Garu Rural Bank - Northern Ghana


The Garu Rural Bank was set up in 1983 under Ghana's Rural Banking legislation. The legislation aimed to create banks which would serve populations otherwise cut off from financial services and is allowed to operate in a radius of about 20 miles. However, the Banks have experienced a range of problems which led to only 23 out of a total of 123 being classified as operating satisfactorily in 1992 (Onumah, 1995).

In 1991 the Garu Bank was near to collapse as a result of embezzlement and bad loans. The local people of Garu persuaded a member of their own community who was working in Accra to come back to the area and become the manager. Under the legislation the Bank is a unit bank and operates relatively autonomously. Share capital of the Bank is owned by the local community, the Catholic Mission, the local Agricultural Station and a Disabled Rehabilitation Centre. Alongside an additional capital injection of $30,000 received from overseas donors via the Catholic Mission in 1992 he has managed to turn the bank around and expected to turn in a profit in 1995 for the first time.

The bank has a range of clients including local salaried workers such as teachers and government employees. These people are good business for the Bank since they take loans which are easily recoverable as deductions can be made from their salaries at source.

Alongside these customers, the Bank provides services to some 300 farmers groups. Some of these groups were originally formed by the local Agricultural Station and the Catholic Mission and bought shares in the Bank when it was set up and have been on the books of the bank for a long time. The manager describes how he first went out to meet the groups, discuss with them and understand them. He has developed his own approach to them. He stresses that they should be about working together and not just obtaining credit. He has set up his own criteria for lending to the groups: savings balances of at least 10% of the loan amount; regularity of savings as an indicator of group cohesion, and that the group should have been operating for at least 6 months. Repayment of the loan on time results in almost automatic qualification for a new loan the following year although he had refused a number of groups the previous year due to poor performance.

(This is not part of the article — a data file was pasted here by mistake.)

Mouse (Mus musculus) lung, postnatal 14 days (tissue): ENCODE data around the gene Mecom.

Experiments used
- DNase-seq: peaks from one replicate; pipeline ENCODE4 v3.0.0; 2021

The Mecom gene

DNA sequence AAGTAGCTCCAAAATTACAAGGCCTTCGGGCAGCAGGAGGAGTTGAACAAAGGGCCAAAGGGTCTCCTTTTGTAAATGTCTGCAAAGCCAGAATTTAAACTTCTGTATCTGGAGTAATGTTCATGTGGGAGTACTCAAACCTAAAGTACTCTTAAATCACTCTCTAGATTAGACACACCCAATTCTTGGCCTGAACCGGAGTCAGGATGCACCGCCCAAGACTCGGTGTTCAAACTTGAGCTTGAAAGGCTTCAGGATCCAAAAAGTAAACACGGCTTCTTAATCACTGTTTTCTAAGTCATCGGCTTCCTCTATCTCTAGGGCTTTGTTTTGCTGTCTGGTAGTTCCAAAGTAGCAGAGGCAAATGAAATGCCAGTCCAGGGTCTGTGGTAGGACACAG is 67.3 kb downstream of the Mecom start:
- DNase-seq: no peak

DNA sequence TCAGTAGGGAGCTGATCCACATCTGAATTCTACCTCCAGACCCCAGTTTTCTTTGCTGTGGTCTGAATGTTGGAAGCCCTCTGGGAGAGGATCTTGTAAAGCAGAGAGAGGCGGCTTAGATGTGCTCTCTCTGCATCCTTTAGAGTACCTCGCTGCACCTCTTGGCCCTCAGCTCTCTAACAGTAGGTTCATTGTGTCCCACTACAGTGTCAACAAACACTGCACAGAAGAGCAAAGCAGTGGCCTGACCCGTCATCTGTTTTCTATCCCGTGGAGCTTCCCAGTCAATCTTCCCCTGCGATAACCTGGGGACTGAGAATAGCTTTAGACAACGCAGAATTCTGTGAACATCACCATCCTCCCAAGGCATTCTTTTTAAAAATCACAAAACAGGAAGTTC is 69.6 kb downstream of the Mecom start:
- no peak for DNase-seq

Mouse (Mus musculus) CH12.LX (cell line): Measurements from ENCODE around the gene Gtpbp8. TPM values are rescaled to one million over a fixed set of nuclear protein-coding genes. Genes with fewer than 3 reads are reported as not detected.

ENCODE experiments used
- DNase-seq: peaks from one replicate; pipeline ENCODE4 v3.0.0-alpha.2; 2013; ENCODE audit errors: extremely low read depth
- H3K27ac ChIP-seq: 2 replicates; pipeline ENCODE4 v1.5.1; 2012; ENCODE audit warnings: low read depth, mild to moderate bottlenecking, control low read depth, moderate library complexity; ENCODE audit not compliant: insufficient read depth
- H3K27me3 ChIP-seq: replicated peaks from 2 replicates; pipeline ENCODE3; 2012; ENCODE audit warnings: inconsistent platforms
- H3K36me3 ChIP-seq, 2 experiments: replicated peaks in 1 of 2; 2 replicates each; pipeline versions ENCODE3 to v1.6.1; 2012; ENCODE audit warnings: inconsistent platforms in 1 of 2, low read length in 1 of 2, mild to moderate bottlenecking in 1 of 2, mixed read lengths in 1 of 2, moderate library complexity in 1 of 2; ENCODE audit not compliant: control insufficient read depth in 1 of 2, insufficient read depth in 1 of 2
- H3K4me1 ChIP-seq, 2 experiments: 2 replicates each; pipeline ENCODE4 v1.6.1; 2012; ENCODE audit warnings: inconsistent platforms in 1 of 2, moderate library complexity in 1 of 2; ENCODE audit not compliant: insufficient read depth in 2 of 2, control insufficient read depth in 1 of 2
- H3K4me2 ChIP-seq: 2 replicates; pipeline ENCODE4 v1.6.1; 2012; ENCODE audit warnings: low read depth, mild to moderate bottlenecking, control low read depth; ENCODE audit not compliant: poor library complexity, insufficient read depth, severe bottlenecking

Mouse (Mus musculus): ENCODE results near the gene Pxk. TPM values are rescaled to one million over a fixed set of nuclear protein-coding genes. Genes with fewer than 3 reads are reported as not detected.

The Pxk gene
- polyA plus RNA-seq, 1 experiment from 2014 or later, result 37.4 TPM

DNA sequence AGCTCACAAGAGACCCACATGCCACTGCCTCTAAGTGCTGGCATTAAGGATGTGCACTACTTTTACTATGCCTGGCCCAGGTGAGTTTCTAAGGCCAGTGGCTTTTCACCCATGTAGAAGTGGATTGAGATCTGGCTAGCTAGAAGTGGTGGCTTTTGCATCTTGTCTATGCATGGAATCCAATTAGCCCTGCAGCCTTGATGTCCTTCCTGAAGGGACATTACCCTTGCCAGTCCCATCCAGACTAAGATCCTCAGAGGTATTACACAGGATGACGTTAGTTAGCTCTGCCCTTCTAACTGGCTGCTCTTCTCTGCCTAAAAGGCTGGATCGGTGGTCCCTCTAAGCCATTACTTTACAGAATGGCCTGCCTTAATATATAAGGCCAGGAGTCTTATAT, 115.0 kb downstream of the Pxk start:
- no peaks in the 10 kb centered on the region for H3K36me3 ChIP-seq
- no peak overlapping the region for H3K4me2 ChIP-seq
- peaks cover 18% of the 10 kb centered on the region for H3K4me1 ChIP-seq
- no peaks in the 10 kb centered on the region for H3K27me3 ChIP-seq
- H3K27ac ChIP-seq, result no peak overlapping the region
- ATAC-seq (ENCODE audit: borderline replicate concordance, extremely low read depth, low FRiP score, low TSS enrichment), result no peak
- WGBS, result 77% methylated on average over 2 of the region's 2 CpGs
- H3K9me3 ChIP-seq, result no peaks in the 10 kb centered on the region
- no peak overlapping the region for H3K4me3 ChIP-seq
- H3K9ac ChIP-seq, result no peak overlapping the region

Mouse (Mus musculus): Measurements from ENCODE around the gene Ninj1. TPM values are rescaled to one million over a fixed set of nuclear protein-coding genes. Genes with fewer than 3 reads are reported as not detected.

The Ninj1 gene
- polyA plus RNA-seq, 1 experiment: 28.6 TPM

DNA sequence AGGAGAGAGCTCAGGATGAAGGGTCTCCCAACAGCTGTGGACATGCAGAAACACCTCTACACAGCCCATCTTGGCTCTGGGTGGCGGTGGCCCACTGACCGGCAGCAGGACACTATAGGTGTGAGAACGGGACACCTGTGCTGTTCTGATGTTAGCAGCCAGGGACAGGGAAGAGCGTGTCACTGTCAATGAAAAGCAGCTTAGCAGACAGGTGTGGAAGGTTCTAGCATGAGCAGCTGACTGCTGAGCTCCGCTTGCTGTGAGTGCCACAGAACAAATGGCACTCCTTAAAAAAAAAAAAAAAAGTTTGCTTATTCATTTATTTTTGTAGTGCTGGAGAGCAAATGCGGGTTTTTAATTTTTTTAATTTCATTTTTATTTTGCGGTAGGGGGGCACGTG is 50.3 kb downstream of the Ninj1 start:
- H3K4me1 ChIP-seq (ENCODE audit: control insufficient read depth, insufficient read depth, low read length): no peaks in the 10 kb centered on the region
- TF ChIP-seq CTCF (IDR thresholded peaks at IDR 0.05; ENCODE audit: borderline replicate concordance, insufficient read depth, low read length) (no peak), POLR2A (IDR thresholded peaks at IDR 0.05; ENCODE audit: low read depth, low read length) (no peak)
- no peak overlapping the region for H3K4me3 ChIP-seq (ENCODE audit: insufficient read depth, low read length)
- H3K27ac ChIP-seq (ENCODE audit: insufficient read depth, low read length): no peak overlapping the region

(Extracted from "Microfinance and Poverty Reduction" by Susan Johnson and Ben Rogaly, published by Oxfam in collaboration with ACTIONAID and obtainable via publish@oxfam.org.uk)


Hari Srinivas - hsrinivas@gdrc.org
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